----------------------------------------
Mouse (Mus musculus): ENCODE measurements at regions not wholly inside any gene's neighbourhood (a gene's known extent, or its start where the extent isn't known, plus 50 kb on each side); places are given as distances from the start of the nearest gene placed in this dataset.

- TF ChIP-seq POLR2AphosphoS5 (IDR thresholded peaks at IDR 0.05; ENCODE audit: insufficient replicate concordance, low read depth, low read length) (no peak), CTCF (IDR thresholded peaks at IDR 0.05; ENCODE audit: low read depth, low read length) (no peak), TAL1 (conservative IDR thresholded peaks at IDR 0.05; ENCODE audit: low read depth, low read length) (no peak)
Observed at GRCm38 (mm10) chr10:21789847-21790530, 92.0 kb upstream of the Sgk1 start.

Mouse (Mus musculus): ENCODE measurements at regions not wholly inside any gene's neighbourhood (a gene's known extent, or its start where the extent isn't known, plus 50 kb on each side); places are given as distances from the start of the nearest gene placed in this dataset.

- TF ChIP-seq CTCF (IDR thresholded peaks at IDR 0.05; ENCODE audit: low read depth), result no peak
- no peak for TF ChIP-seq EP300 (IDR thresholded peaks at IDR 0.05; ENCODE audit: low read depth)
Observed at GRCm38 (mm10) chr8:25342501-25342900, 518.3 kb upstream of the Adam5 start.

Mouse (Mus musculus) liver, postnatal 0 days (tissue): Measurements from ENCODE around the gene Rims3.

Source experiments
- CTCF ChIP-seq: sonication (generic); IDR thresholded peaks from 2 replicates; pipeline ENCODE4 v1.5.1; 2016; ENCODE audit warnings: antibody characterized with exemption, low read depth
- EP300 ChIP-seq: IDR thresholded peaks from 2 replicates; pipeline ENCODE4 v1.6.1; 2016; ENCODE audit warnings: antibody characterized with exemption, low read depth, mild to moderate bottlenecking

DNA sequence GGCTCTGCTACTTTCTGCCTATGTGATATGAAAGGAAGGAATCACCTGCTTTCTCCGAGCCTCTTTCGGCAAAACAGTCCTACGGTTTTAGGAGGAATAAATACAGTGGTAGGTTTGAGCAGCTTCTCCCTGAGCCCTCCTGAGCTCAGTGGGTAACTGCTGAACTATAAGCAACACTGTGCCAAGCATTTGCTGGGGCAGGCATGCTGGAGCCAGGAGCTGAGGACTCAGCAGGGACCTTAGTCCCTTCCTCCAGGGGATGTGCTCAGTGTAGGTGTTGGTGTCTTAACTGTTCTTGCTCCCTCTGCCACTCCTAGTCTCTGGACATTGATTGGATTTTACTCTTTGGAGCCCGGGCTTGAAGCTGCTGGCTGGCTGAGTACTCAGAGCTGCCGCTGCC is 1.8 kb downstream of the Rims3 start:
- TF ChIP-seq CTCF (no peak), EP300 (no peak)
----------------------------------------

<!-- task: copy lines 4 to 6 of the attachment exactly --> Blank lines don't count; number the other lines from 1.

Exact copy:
Mouse (Mus musculus): ENCODE measurements at regions not wholly inside any gene's neighbourhood (a gene's known extent, or its start where the extent isn't known, plus 50 kb on each side); places are given as distances from the start of the nearest gene placed in this dataset.

- TF ChIP-seq CTCF (IDR thresholded peaks at IDR 0.05; ENCODE audit: low read depth), result no peak
- no peak for TF ChIP-seq EP300 (IDR thresholded peaks at IDR 0.05; ENCODE audit: low read depth)